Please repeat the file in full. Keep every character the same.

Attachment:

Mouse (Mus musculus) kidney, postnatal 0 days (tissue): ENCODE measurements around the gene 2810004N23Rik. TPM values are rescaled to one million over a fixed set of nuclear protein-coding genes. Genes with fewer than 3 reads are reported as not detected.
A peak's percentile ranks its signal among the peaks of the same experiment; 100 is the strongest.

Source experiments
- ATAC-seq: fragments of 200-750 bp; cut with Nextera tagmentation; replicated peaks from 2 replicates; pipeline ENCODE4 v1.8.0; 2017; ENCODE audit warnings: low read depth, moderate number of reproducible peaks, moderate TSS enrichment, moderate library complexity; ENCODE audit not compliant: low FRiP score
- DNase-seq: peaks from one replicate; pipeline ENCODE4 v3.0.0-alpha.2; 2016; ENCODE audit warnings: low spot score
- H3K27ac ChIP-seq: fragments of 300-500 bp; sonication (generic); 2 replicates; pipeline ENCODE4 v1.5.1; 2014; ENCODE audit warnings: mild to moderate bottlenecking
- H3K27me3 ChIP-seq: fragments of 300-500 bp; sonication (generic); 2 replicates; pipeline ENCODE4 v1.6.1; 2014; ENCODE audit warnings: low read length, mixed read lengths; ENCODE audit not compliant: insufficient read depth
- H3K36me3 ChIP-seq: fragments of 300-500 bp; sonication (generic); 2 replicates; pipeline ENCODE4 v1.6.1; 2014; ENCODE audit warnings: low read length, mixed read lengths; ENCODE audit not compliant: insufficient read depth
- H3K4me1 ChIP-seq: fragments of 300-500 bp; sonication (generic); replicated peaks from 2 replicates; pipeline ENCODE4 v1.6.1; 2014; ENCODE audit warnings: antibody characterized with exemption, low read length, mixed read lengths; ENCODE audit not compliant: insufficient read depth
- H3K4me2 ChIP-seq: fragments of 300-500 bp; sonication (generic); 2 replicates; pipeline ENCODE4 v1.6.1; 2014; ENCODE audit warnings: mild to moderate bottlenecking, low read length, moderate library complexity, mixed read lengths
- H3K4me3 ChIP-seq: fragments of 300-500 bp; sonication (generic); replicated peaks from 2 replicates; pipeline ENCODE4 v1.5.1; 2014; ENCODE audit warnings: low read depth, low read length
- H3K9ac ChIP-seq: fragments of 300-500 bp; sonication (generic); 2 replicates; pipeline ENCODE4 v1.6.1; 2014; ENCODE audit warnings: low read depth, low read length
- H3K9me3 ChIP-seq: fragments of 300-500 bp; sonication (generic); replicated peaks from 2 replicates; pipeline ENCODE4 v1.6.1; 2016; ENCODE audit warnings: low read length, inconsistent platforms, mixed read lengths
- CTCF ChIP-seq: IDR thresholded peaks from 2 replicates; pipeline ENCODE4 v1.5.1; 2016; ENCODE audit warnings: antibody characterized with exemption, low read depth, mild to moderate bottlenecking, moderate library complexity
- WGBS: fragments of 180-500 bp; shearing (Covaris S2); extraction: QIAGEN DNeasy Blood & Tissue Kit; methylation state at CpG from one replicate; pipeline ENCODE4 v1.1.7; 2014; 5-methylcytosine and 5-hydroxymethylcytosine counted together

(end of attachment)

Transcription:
Mouse (Mus musculus) kidney, postnatal 0 days (tissue): ENCODE measurements around the gene 2810004N23Rik. TPM values are rescaled to one million over a fixed set of nuclear protein-coding genes. Genes with fewer than 3 reads are reported as not detected.
A peak's percentile ranks its signal among the peaks of the same experiment; 100 is the strongest.

Source experiments
- ATAC-seq: fragments of 200-750 bp; cut with Nextera tagmentation; replicated peaks from 2 replicates; pipeline ENCODE4 v1.8.0; 2017; ENCODE audit warnings: low read depth, moderate number of reproducible peaks, moderate TSS enrichment, moderate library complexity; ENCODE audit not compliant: low FRiP score
- DNase-seq: peaks from one replicate; pipeline ENCODE4 v3.0.0-alpha.2; 2016; ENCODE audit warnings: low spot score
- H3K27ac ChIP-seq: fragments of 300-500 bp; sonication (generic); 2 replicates; pipeline ENCODE4 v1.5.1; 2014; ENCODE audit warnings: mild to moderate bottlenecking
- H3K27me3 ChIP-seq: fragments of 300-500 bp; sonication (generic); 2 replicates; pipeline ENCODE4 v1.6.1; 2014; ENCODE audit warnings: low read length, mixed read lengths; ENCODE audit not compliant: insufficient read depth
- H3K36me3 ChIP-seq: fragments of 300-500 bp; sonication (generic); 2 replicates; pipeline ENCODE4 v1.6.1; 2014; ENCODE audit warnings: low read length, mixed read lengths; ENCODE audit not compliant: insufficient read depth
- H3K4me1 ChIP-seq: fragments of 300-500 bp; sonication (generic); replicated peaks from 2 replicates; pipeline ENCODE4 v1.6.1; 2014; ENCODE audit warnings: antibody characterized with exemption, low read length, mixed read lengths; ENCODE audit not compliant: insufficient read depth
- H3K4me2 ChIP-seq: fragments of 300-500 bp; sonication (generic); 2 replicates; pipeline ENCODE4 v1.6.1; 2014; ENCODE audit warnings: mild to moderate bottlenecking, low read length, moderate library complexity, mixed read lengths
- H3K4me3 ChIP-seq: fragments of 300-500 bp; sonication (generic); replicated peaks from 2 replicates; pipeline ENCODE4 v1.5.1; 2014; ENCODE audit warnings: low read depth, low read length
- H3K9ac ChIP-seq: fragments of 300-500 bp; sonication (generic); 2 replicates; pipeline ENCODE4 v1.6.1; 2014; ENCODE audit warnings: low read depth, low read length
- H3K9me3 ChIP-seq: fragments of 300-500 bp; sonication (generic); replicated peaks from 2 replicates; pipeline ENCODE4 v1.6.1; 2016; ENCODE audit warnings: low read length, inconsistent platforms, mixed read lengths
- CTCF ChIP-seq: IDR thresholded peaks from 2 replicates; pipeline ENCODE4 v1.5.1; 2016; ENCODE audit warnings: antibody characterized with exemption, low read depth, mild to moderate bottlenecking, moderate library complexity
- WGBS: fragments of 180-500 bp; shearing (Covaris S2); extraction: QIAGEN DNeasy Blood & Tissue Kit; methylation state at CpG from one replicate; pipeline ENCODE4 v1.1.7; 2014; 5-methylcytosine and 5-hydroxymethylcytosine counted together